PractiKPharma is a collaborative research project funded by the French National Research Agency (ANR). It studies computer sciences approaches to extract, compare, validate state of the art knowledge in the biomedical domain of Pharmacogneomics.
Pharmacogenomics studies how genetics impacts drug response phentoypes.
Units of knowledge in PGx typically have the form of ternary relationships gene variant–drug–adverse event, and can be formalized in various manner, in particular with biomedical ontologies.
1. Knowledge Extraction from reference databases & the biomedical literature
We extract from open-access biomedical articles (PubMed citations), strongly typed PGx relationships between fine grained PGx entities, i.e., gene variant, drug, adverse event.
We focus on the description of phenotypes related to drug responses in term of signs and symptoms e.g., “anemias”, or “low RBC”.
A challenge for the extraction of PGx knowledge is to associate with PGx relationships a validation level on how hypothetical a relationship is. For evaluating knowledge extraction quality we use the content of the Pharmacogenomic Knowledge Base (PharmGKB) developed at Stanford.
2. Knowledge Extraction from Electronic Health Records (EHRs)
We treat Electronic Health Record data from the HEGP and annotate their content with biomedical ontologies. Because EHRs are in French, we reuse and adapt the SIFR Annotator to annotate French clinical narratives with French ontologies.
3. Comparison of state-of-the-art and observational knowledge
Knowledge previously extracted from literature and clinical notes are from different nature and come from multilingual data. We develop a framework for comparing those knowledge units and detect concurring, ambiguous and conflicting knowledge units. We study Formal Concept Analysis to establish correspondences between knowledge representations and data sources. We consequently map ontologies natively used in both worlds (literature and EHRs), considering that they can be either in English or in French.
4. Explaining PGx knowledge using omics data
We consider several omics databases (e.g., DrugBank, Uniprot, KEGG) to investigate molecular mechanisms that may explain adverse reactions of pharmacogenomic drugs. Some of these databases are available as Linked Open Data, facilitating their reuse, some are not. Once these databases connected, we will evaluate novel data analysis methods to provide elements of explanation of how PGx genes impact drug response.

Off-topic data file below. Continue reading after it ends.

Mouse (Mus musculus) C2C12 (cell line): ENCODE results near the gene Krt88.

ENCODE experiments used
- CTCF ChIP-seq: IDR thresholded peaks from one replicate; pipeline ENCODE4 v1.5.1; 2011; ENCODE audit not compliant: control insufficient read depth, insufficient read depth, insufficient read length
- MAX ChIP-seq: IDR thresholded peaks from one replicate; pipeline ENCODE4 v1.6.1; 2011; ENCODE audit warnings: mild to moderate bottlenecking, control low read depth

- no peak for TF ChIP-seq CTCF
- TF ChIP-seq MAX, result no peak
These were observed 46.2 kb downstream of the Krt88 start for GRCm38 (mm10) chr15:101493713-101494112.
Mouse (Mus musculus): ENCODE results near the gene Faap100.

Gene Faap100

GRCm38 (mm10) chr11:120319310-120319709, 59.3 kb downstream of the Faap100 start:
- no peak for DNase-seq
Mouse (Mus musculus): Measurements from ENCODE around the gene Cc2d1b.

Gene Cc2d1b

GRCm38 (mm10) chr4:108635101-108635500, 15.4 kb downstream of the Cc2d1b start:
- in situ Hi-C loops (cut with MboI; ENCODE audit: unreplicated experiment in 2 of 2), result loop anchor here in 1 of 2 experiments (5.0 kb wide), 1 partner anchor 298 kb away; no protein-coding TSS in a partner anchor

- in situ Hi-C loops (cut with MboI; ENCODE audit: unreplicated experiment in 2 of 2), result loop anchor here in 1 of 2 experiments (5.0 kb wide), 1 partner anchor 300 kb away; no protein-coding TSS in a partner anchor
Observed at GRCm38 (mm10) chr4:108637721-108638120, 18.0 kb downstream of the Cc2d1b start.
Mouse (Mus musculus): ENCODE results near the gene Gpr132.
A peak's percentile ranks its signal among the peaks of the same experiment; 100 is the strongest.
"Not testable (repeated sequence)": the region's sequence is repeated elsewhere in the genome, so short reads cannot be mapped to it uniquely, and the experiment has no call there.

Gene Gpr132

10 journals, 13 international workshops or conferences, 4 national workshops or conferences (as of May 2019)
We published in international journals (Journal of Biomedical Semantics, Gigascience, Scientific Reports, BMC Bioinformatics, Scientific Data), in international conferences (EKAW, ISMIS, MedInfo), in international peer-reviewed workshops (LOUHI, NETTAB, BioOntologies, etc.) and a popular article in ERCIM News magazine.
Pharmacogenomic Linked Open Data (PGxLOD)
Linking PGx data
We started with six data sources which focuses on drugs (DrugBank), genes (ClinVar, DisGeNET) and drug responses (Side, MediSpan) and added pharmacogenomic knowledge units extracted from PharmGKB and the litterature. These data sources were mapped and transformed into a single RDF graph available at https://pgxlod.loria.fr. PGxLOD is intended to host pharmacogenomic-related data and knowledge units of various provenance. PGxLOD paper.
Pharmacogenomic Ontology (PGxO)
A simplistic representation of PGx relationships and their provenance
Pharmacogenomic Corpus (PGxCorpus)
Deep Learning for knowledge extraction
We aim at enabling deep learning to extract PGx relationships from text. Because these approaches require large sets of training data we have built a corpus, called PGxCorpus, from PubMed articles currently made of 945 sentences with >80% with a PGx relationship (2875) manually annotated by 11 annotators.
Meanwhile, we are investigating transfer learning approaches to enable PGx relationship extraction.PGxCorpus paper.
Semantic annotation of clinical notes
Clinical Data Bioinformatics Workflow
Facilitate clinical records process
We developed a bioinformatics pipeline using NextFlow to facilitate the processing and populating of HEGP Electronic Health Records. The resulting workflow enables the design of reproducible studies associated with metadata and parametrization. Molecular biologists use it to annotate tumor variants.
PractiKPharma scientific meetings
PractiKPharma plenary meetings
Invited: Clement Goerhs (ERIAS/C-NAPPS)
Other co-organized events
Tutorials & Presentations
Research engineer position (closed)
Postdoctoral position (closed)
Postdoctoral position (closed)